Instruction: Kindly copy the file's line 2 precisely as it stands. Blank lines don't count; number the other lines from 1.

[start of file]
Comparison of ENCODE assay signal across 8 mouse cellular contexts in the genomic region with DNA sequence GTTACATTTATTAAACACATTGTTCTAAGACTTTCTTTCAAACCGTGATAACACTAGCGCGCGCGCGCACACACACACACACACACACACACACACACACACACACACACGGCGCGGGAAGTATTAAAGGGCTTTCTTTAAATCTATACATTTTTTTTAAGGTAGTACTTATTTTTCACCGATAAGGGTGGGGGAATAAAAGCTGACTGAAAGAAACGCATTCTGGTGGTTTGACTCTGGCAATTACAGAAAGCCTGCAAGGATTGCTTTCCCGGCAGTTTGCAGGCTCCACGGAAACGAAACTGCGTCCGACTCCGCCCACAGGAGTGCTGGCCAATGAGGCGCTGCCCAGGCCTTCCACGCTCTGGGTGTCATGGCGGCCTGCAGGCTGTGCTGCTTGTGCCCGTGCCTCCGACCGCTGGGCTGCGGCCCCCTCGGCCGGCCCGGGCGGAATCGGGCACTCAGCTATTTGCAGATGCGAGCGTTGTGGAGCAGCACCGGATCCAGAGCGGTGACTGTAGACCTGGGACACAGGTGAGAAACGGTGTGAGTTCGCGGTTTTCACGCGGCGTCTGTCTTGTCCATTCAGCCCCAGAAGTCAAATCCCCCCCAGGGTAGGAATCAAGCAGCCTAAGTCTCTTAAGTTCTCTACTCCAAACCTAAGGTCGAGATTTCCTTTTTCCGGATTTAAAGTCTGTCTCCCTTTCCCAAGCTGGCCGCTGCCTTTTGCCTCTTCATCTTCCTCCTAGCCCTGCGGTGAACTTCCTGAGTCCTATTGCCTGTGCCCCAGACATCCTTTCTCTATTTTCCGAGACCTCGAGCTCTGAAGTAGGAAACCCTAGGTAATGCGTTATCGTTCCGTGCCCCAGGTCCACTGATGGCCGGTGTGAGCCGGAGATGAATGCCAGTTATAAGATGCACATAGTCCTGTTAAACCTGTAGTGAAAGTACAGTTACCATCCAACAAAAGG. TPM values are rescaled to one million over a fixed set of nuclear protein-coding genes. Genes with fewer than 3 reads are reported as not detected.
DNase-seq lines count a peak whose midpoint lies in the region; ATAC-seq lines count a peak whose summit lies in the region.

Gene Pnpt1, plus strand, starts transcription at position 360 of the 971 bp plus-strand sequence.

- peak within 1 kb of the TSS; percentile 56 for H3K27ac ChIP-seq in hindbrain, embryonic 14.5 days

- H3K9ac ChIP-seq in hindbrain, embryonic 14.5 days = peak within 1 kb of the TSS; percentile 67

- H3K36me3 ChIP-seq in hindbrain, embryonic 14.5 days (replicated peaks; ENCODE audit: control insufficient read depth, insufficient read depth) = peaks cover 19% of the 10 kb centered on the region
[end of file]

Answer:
DNase-seq lines count a peak whose midpoint lies in the region; ATAC-seq lines count a peak whose summit lies in the region.